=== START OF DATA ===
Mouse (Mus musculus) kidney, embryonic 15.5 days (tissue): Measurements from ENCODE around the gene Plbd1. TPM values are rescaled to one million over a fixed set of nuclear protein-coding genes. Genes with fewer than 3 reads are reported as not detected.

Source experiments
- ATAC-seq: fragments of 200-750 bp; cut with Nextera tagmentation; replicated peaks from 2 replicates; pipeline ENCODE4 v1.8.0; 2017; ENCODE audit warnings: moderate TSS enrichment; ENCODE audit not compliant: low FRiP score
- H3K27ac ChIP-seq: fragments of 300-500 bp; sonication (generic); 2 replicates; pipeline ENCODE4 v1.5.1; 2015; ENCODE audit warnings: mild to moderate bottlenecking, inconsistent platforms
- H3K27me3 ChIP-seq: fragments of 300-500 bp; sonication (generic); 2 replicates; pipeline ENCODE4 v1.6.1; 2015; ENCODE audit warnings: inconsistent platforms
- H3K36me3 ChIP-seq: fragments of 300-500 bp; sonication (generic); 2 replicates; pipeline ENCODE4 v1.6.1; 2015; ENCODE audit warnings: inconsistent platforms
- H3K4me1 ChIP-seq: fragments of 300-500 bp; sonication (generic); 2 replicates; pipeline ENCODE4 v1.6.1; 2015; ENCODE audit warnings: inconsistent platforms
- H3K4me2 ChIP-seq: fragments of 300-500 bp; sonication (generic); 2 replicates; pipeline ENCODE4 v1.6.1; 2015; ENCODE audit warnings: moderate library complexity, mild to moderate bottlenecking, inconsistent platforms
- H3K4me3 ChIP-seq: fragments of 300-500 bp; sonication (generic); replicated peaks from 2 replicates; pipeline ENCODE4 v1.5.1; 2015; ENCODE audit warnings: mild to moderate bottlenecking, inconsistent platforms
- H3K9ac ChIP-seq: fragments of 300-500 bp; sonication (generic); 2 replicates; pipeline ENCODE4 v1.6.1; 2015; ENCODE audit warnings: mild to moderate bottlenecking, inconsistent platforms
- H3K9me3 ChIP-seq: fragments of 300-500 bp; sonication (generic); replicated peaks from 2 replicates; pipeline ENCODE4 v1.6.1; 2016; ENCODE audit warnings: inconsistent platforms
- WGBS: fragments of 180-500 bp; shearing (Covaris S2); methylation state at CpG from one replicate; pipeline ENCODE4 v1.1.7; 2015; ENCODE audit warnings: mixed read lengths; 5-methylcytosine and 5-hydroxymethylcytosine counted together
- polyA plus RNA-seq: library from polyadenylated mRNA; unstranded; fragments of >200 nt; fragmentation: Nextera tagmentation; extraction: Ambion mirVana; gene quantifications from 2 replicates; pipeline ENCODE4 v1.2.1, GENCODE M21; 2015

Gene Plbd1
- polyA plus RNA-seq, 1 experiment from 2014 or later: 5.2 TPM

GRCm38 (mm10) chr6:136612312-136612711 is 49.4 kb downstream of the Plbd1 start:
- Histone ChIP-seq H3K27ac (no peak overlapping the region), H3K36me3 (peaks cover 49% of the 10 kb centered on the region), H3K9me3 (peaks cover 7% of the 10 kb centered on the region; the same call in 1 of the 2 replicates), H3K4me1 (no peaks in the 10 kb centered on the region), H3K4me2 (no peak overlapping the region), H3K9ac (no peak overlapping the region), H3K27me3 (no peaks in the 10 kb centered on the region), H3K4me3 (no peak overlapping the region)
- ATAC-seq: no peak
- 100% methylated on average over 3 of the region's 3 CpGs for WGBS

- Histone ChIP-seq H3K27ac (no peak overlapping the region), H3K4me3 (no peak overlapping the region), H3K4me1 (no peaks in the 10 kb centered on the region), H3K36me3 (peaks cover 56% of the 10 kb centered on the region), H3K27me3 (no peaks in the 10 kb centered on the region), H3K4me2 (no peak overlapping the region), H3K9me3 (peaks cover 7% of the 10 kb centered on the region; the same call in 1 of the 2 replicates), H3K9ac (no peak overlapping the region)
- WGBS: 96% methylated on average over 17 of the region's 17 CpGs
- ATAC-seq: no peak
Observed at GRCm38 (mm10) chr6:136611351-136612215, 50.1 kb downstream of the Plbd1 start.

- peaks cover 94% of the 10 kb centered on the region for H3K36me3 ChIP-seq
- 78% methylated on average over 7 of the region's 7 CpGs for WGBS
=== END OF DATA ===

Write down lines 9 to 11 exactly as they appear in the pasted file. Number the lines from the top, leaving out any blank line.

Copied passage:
- H3K4me3 ChIP-seq: fragments of 300-500 bp; sonication (generic); replicated peaks from 2 replicates; pipeline ENCODE4 v1.5.1; 2015; ENCODE audit warnings: mild to moderate bottlenecking, inconsistent platforms
- H3K9ac ChIP-seq: fragments of 300-500 bp; sonication (generic); 2 replicates; pipeline ENCODE4 v1.6.1; 2015; ENCODE audit warnings: mild to moderate bottlenecking, inconsistent platforms
- H3K9me3 ChIP-seq: fragments of 300-500 bp; sonication (generic); replicated peaks from 2 replicates; pipeline ENCODE4 v1.6.1; 2016; ENCODE audit warnings: inconsistent platforms